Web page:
John Williams reviews The Simpsons: An Uncensored, Unauthorized History by John Ortved:
Disclaimer: Like many people born in 1974, I’m incapable of writing a purely objective review of anything related to The Simpsons. The 1990s may have been a decade of peace and prosperity in the U.S., but it left much to be desired on the pop-culture front. The 1960s had the British Invasion, the 1970s had the golden age of American film, the 1980s even had its goofy-but-inimitable mix of MTV, early Letterman, and John Hughes movies. By comparison, Soundgarden and Singles seemed like a raw deal. But my generation in its youth had The Simpsons in its youth, and more than just the best thing ever made for TV (Homer’s clan was practically redeeming the existence of the entire medium when The Wire was but a twinkle in David Simon’s eye), the show’s glory days look more and more like the last gasp of eloquent mischief.
A few fascinating bits of Simpsons history after the jump:
[Producer James] Brooks’ reputation allowed the show to operate with an unusually low amount of flak from the suits, and it helped that the biggest suit of all Rupert Murdoch was a fan of the show. Wanting to establish his young network’s bona fides, he even moved The Simpsons to run opposite The Cosby Show on Thursday nights. “Cosby must be coming to the end of his run,” Murdoch boldly and accurately predicted. “[H]e’s been there forever.” (Simon, peeved at his show being put in such a tough spot, created the vacuous and vaguely Cosbyesque character of Dr. Hibbert to vent a little.)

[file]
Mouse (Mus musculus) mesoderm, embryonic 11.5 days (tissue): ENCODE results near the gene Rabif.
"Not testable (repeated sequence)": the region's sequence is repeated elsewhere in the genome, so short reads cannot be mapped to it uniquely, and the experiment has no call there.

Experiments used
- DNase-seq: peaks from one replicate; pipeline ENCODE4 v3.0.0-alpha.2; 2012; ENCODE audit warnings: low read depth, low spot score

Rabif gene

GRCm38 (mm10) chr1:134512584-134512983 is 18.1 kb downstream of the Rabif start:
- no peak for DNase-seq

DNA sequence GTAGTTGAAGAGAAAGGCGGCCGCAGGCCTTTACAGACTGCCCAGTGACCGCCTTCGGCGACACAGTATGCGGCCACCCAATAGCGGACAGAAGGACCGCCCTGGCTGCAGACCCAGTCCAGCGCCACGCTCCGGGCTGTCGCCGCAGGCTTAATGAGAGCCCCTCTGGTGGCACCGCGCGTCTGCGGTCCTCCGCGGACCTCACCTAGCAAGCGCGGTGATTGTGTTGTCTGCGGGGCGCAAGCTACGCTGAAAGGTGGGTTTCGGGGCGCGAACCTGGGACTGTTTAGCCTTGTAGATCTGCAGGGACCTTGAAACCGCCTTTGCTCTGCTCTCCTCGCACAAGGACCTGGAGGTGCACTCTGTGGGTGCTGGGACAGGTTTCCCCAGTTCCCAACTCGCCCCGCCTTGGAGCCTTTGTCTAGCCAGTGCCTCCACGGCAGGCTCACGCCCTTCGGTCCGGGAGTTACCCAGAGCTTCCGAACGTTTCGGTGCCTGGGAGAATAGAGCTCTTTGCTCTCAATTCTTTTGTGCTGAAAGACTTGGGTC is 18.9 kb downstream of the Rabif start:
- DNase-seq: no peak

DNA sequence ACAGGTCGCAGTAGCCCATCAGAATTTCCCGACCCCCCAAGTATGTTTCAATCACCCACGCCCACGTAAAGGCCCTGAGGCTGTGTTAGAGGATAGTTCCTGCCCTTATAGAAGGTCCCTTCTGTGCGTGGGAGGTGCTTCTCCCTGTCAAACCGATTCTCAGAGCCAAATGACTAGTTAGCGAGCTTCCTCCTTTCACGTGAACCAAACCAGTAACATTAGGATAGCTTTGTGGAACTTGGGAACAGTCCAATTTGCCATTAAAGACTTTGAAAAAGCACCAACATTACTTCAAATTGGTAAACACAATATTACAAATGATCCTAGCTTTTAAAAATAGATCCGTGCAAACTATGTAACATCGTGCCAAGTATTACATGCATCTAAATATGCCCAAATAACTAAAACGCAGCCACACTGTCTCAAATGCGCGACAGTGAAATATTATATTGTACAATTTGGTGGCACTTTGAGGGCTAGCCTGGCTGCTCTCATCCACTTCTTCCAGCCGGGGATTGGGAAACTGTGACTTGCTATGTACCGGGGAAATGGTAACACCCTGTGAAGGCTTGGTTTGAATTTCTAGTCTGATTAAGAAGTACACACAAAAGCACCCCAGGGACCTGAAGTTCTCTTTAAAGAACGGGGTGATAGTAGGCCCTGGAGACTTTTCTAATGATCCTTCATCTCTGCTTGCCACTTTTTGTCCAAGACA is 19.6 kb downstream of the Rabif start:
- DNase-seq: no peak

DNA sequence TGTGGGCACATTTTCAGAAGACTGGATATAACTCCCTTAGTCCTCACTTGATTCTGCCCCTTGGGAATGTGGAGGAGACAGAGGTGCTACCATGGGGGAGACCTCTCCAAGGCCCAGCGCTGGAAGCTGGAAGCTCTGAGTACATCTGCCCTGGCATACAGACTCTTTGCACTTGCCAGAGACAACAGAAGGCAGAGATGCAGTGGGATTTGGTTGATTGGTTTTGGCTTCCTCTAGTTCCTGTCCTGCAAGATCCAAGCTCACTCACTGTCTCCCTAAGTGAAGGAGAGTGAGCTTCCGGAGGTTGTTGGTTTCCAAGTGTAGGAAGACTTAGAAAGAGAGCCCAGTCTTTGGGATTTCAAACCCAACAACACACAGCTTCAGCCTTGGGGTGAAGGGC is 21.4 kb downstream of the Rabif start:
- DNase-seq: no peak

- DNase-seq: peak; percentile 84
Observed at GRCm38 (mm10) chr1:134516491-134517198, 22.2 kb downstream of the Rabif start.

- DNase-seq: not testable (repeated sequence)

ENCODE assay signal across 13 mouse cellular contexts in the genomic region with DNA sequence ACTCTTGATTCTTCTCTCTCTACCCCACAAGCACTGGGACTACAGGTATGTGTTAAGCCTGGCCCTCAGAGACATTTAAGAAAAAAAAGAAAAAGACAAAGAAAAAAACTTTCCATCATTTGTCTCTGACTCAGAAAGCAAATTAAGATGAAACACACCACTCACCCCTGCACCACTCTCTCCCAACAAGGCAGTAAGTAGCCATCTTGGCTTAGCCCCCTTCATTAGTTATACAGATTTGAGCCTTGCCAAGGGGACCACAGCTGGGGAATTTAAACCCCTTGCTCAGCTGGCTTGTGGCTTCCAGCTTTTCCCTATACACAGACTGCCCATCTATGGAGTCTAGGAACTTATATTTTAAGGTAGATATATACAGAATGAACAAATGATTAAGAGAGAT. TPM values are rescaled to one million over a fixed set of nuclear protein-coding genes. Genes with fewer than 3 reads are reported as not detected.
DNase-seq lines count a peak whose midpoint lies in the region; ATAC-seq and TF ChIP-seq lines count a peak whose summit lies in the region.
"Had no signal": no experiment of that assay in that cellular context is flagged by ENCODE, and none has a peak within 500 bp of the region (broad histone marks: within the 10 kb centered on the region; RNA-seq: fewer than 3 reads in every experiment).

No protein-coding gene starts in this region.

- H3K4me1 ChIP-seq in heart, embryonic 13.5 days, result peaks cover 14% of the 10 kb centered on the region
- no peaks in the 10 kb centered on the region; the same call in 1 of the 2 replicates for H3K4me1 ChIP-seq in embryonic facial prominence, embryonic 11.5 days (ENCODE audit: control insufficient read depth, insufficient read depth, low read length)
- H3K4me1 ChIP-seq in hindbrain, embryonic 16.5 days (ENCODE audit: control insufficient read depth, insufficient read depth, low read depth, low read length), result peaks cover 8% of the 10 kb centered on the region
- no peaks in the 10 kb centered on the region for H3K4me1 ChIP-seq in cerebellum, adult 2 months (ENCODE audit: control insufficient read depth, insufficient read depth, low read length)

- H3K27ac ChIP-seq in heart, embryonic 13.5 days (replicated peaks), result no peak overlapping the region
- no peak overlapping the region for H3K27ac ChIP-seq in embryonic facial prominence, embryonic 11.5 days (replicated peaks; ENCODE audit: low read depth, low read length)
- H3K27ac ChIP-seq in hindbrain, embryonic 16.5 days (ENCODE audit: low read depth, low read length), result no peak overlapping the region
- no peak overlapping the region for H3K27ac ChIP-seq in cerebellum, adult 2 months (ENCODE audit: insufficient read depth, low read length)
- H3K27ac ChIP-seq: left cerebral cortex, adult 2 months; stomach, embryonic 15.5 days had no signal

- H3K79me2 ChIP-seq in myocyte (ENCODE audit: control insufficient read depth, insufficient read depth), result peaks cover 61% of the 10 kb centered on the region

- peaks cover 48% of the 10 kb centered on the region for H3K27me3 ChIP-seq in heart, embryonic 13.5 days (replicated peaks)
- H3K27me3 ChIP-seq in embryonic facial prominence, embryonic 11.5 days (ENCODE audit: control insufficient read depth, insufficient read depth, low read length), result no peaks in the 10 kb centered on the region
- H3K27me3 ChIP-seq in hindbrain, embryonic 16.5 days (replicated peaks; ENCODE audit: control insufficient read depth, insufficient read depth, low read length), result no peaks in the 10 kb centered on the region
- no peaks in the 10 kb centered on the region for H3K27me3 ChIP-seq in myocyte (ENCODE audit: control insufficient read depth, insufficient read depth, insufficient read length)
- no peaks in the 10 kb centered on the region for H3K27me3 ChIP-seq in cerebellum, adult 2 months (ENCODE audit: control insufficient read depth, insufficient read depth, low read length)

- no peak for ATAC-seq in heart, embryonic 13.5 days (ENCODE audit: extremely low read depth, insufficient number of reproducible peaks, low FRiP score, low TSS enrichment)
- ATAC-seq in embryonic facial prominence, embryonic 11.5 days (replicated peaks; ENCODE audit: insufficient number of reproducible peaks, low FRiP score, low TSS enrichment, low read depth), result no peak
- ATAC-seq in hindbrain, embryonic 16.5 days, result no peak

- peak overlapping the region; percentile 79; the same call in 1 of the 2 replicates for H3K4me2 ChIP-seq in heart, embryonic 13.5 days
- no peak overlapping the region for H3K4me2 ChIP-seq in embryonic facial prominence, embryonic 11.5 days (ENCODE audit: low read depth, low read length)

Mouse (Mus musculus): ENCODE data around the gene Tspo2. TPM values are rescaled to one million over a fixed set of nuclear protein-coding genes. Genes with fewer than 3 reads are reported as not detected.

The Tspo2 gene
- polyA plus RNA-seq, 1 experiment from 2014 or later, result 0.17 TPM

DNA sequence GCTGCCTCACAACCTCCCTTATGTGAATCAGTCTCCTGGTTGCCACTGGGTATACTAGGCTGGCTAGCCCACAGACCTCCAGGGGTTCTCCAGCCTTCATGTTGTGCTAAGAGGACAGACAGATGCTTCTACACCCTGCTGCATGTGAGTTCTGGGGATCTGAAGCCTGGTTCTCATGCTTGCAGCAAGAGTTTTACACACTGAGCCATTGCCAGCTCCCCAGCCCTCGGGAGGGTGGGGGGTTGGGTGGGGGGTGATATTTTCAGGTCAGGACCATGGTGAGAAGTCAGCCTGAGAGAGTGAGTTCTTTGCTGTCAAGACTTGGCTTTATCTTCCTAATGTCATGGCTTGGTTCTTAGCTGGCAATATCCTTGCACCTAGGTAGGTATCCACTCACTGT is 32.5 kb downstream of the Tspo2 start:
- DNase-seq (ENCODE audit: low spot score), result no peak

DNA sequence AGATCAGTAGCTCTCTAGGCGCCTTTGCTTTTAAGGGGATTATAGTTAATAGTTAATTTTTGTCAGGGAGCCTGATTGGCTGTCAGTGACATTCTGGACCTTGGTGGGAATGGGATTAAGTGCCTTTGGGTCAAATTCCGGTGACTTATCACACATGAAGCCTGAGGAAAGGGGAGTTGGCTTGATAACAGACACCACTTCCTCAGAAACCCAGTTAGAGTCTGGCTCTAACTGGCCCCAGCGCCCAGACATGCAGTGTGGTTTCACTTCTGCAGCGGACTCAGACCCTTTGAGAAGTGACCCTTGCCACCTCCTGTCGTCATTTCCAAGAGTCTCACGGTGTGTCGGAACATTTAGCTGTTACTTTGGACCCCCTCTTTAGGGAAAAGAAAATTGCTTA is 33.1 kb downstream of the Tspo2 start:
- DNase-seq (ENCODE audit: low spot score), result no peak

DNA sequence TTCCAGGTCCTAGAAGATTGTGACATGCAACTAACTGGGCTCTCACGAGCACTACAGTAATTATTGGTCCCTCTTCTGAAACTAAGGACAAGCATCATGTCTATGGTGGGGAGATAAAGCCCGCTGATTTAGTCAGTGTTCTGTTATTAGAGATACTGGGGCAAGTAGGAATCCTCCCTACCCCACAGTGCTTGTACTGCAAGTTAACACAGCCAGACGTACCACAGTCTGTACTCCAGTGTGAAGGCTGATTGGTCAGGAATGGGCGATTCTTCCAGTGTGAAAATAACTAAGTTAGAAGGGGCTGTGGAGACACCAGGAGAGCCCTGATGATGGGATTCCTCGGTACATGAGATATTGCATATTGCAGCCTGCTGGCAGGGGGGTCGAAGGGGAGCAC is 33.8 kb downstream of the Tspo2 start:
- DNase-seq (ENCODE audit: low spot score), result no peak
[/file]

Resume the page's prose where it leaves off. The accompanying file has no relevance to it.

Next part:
Ortved is a perceptive enough devotee that he understood the need for Conan O’Brien to have his own chapter; not just because O’Brien is the show’s most famous alumnus, but because he most perfectly represents a certain pivotal strand of its DNA. [...] Former staff writer Brent Forrester said, “Conan’s monorail episode was surreal, and the jokes were so good that it became irresistible for all the other writers to write that kind of comedy. And that’s when the tone of the show really took a rapid shift in the direction of the surreal.” Episodes credited to O’Brien managed this surrealism brilliantly, but they also planted the seeds for crasser, zanier shows like Family Guy and South Park to emerge and for The Simpsons to become weakened, in turn, by the influence of its spawn.
Image from Matt Groening's cartoon strip, "Life In Hell," created in 1977. More background here.